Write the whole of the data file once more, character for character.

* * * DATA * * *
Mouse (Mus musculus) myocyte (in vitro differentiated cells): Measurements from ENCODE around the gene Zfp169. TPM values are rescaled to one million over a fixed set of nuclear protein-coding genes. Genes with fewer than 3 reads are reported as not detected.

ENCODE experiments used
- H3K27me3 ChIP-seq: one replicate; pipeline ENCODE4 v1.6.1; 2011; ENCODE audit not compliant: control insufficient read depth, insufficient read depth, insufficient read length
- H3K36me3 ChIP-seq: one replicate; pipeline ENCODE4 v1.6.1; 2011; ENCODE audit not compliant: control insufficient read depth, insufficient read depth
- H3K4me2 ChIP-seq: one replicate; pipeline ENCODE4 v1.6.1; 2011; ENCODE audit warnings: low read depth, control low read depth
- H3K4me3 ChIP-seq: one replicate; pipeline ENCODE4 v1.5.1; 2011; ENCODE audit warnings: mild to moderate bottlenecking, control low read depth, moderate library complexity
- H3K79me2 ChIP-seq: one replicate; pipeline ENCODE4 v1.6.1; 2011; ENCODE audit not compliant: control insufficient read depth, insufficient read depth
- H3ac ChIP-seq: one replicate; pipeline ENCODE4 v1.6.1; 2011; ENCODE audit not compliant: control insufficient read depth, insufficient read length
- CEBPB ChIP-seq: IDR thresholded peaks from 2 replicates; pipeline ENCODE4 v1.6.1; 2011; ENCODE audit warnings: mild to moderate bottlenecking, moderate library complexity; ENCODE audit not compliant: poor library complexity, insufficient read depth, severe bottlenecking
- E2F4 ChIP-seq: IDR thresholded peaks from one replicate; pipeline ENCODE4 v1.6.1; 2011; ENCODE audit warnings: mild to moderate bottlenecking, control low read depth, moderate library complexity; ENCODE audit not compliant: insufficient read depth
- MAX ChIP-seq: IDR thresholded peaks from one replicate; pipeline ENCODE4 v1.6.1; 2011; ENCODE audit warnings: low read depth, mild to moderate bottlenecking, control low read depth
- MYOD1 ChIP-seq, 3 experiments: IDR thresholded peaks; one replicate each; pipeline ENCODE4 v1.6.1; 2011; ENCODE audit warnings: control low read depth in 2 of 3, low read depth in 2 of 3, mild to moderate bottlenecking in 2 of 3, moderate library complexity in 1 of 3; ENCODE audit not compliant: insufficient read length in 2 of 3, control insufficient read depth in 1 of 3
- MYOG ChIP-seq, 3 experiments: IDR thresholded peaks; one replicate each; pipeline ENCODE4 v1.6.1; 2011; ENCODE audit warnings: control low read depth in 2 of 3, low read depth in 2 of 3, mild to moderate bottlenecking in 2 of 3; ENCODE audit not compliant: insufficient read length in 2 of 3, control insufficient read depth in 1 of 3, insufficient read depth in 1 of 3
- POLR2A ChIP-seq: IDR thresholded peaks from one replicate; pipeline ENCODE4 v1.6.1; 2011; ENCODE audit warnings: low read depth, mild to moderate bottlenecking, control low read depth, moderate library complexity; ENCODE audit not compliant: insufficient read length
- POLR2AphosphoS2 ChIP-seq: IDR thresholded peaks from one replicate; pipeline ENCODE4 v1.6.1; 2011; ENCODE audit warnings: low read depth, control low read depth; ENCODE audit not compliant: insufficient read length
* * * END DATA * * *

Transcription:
Mouse (Mus musculus) myocyte (in vitro differentiated cells): Measurements from ENCODE around the gene Zfp169. TPM values are rescaled to one million over a fixed set of nuclear protein-coding genes. Genes with fewer than 3 reads are reported as not detected.

ENCODE experiments used
- H3K27me3 ChIP-seq: one replicate; pipeline ENCODE4 v1.6.1; 2011; ENCODE audit not compliant: control insufficient read depth, insufficient read depth, insufficient read length
- H3K36me3 ChIP-seq: one replicate; pipeline ENCODE4 v1.6.1; 2011; ENCODE audit not compliant: control insufficient read depth, insufficient read depth
- H3K4me2 ChIP-seq: one replicate; pipeline ENCODE4 v1.6.1; 2011; ENCODE audit warnings: low read depth, control low read depth
- H3K4me3 ChIP-seq: one replicate; pipeline ENCODE4 v1.5.1; 2011; ENCODE audit warnings: mild to moderate bottlenecking, control low read depth, moderate library complexity
- H3K79me2 ChIP-seq: one replicate; pipeline ENCODE4 v1.6.1; 2011; ENCODE audit not compliant: control insufficient read depth, insufficient read depth
- H3ac ChIP-seq: one replicate; pipeline ENCODE4 v1.6.1; 2011; ENCODE audit not compliant: control insufficient read depth, insufficient read length
- CEBPB ChIP-seq: IDR thresholded peaks from 2 replicates; pipeline ENCODE4 v1.6.1; 2011; ENCODE audit warnings: mild to moderate bottlenecking, moderate library complexity; ENCODE audit not compliant: poor library complexity, insufficient read depth, severe bottlenecking
- E2F4 ChIP-seq: IDR thresholded peaks from one replicate; pipeline ENCODE4 v1.6.1; 2011; ENCODE audit warnings: mild to moderate bottlenecking, control low read depth, moderate library complexity; ENCODE audit not compliant: insufficient read depth
- MAX ChIP-seq: IDR thresholded peaks from one replicate; pipeline ENCODE4 v1.6.1; 2011; ENCODE audit warnings: low read depth, mild to moderate bottlenecking, control low read depth
- MYOD1 ChIP-seq, 3 experiments: IDR thresholded peaks; one replicate each; pipeline ENCODE4 v1.6.1; 2011; ENCODE audit warnings: control low read depth in 2 of 3, low read depth in 2 of 3, mild to moderate bottlenecking in 2 of 3, moderate library complexity in 1 of 3; ENCODE audit not compliant: insufficient read length in 2 of 3, control insufficient read depth in 1 of 3
- MYOG ChIP-seq, 3 experiments: IDR thresholded peaks; one replicate each; pipeline ENCODE4 v1.6.1; 2011; ENCODE audit warnings: control low read depth in 2 of 3, low read depth in 2 of 3, mild to moderate bottlenecking in 2 of 3; ENCODE audit not compliant: insufficient read length in 2 of 3, control insufficient read depth in 1 of 3, insufficient read depth in 1 of 3
- POLR2A ChIP-seq: IDR thresholded peaks from one replicate; pipeline ENCODE4 v1.6.1; 2011; ENCODE audit warnings: low read depth, mild to moderate bottlenecking, control low read depth, moderate library complexity; ENCODE audit not compliant: insufficient read length
- POLR2AphosphoS2 ChIP-seq: IDR thresholded peaks from one replicate; pipeline ENCODE4 v1.6.1; 2011; ENCODE audit warnings: low read depth, control low read depth; ENCODE audit not compliant: insufficient read length